Out of Frame
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Van Turner looked at his watch. Before him, 13 monitors were blank, each serving to reflect his visage back. Within each, he saw himself frown. He wondered if there was a place in which at least one of those reflections smiled.

One by one, the monitors flickered to life. On each, a Roman Numeral appeared. I through XIII. The Director adjusted his tie and took a sip of water before clearing his throat.

"You may begin when ready, Director." A woman's voice sounded from Monitor III.

"Thank you," Van Turner replied. "I appreciate each of you taking this time to hear me out, and realize you are quite busy. By now you should have received my updated proposal…"

The anomalous items storage warehouses at larger facilities, like Site-19 or Site-77, were massive. Huge rooms reminiscent of the final scene from Raiders of the Lost Ark filled floor to ceiling with the most mundane anomalies the rank and file field agents managed to stumble upon across centuries of investigations.

It was now up to the Department of Photography to go through and update the photos for all of them.

Or, at least that was supposed to be the task at hand. The gunman who chased Photographer Joseph Goldman through a particularly poorly lit, winding, and notably abandoned section of that cavernous space seemed to have other plans.

Turning a corner, the portly man threw down a series of boxes behind him, panting as he continued his sprint. The sound of a carnival filled the space as the lid of one of the boxes fell off and spilled its contents.

"Where the hell is an exit?" Joseph said to himself, peering over his shoulder as the gunman stepped over the boxes and gingerly brushed some confetti from his lapel. "Security! SECURITY!!!"

"I've heard some far-fetched suggestions in my time," Monitor IX spoke, "but few of them recommended slashing almost 75% of the personnel from an entire Foundation Department. Director Van Turner, you are aware of how institutional the Department of Photography is to an organization wholly dependent on accurate documentation, yes?"

"The notion did not escape me," Van Turner chuckled. "But times change, friends. There are fewer horses in the world today than there were in 1901. As the world evolved then to accommodate the automobile, so to must we evolve to the changing realities of our database. By and far the vast majority of entries in our database do not contain photos of the anomalies contained therein. I'd argue over half of those that do would not be hindered by the removal of those images."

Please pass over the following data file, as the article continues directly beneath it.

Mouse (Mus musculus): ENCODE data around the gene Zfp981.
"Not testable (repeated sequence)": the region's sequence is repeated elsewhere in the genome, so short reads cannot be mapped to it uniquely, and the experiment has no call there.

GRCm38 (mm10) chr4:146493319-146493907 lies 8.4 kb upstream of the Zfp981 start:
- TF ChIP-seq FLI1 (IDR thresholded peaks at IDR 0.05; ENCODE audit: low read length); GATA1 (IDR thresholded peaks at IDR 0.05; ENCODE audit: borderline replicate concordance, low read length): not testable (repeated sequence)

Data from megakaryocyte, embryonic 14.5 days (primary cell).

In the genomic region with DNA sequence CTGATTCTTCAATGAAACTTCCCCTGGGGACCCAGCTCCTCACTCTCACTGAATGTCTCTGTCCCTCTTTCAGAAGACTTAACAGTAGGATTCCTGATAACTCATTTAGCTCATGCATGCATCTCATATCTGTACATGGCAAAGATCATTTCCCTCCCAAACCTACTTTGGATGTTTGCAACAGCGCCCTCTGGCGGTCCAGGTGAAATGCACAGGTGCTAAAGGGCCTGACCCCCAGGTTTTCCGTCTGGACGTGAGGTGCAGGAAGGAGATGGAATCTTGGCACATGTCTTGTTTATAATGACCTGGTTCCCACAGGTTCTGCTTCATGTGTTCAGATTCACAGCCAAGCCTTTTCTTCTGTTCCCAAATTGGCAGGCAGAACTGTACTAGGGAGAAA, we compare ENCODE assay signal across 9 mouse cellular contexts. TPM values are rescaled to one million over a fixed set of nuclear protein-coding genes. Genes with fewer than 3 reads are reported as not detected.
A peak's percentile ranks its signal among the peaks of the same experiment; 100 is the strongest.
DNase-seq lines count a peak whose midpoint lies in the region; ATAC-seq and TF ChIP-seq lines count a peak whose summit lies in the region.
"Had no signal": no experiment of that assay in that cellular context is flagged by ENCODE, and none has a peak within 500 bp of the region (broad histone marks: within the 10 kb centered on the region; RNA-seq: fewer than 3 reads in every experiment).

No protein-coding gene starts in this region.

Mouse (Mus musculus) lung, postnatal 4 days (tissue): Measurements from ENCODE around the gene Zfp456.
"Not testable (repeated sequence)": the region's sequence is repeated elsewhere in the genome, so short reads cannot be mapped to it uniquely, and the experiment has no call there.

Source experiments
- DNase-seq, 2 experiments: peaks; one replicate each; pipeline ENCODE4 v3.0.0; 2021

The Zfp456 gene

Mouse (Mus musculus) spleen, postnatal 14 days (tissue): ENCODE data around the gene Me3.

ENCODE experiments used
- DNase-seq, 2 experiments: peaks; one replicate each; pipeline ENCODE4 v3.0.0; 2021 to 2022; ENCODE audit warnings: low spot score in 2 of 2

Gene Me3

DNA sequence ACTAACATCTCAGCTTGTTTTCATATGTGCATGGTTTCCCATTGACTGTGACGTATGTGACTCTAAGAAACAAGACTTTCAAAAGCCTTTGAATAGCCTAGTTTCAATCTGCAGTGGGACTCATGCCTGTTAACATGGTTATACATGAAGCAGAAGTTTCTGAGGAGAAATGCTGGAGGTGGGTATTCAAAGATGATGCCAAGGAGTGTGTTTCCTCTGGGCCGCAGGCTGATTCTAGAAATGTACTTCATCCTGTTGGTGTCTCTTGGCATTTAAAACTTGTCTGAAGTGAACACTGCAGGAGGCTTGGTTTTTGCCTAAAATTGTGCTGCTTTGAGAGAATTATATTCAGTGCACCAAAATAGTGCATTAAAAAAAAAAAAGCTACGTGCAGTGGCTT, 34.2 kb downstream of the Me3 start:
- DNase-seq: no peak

"To what end, Director?" Monitor II asked.

Van Turner smiled.

"Security, of course. Need I remind you of Incident 423-26? Or perhaps 4560-12? Time and time again use of photography in our documentation has served as a vector of a containment breach. To be blunt, lives are lost. With my proposed restructuring of the Department of Photography, we'd seek to bring that number down to zero…"

"You've got to be kidding me…"

Joseph stared at the dead-end before him. Three tall shelving units, all covered with boxes and cases surrounded him, cutting his less than direct route to a less hostile part of the facility short. He looked over his shoulder once more. The gunman was rounding the corner, raising a silenced pistol as he took aim at a sitting duck.

Joseph turned and raised his camera's viewfinder to his eye.

"With whatever respect is due, Director, your proposal would seem to be of dubious benefit at best, and self-sabotage at worst," Monitor X sighed. "In our line of work, accurate photographic documentation is crucial. Handicapping the individuals tasked with that burden would serve our larger mission poorly. To the Foundation, a picture is often worth well more than 1000 words."

"I'm sorry that you see it that way," Van Turner replied.

"I think we have debated this enough," Monitor III chimed in. "It's time we put it to a vote…"

The remains of Joseph Goldman bled out on the concrete floor, several bullets having passed through his torso and embedded in the boxes behind him. His camera's lens had shattered in the fall, a mosaic of shattered glass spreading out from the point of impact. The gunman quietly removed the camera's SD card and replaced it with one of his own before gently putting the camera back where it had landed.

With a satisfied nod, the gunman reached into a pack on his back and placed a small standard issue Foundation anomalous item storage box on the ground near Joseph's body, carefully ensuring it was tipped over in an inconspicuous manner such that the contents were allowed to spill out and appear scattered. The contents in question was a set of thirteen quartz carvings of knights on horseback.

The gunman then stepped back and took out a small flashlight, ensuring it was angled just so that the light would bounce off one of the carvings, and onto Joseph's hand. There was a soft click and a low buzz, and then the sound of sand running through a sieve. The remains of Joseph Goldman had been turned into solid quartz. Even the pool of blood that had slowly deepened around the portly corpse metamorphosed into so much sand.

With yet another satisfied nod, the gunman took out a phone and typed in a message.

Mission accomplished.

One by one the Monitor I to XIII turned off. Once more, Van Turner was left in the company of the image of himself thirteen times over, each one wearing his same disappointed smile.

"Five against eight," he sighed. "More than the last time. We'll whittle them down. Just have to keep trying."

The Director felt a little buzz in his pocket and silently pulled out his phone.

Mission accomplished.

Van Turner's smile turned to a smirk.

"Just have to keep trying."

HUB: Glittering Horizon

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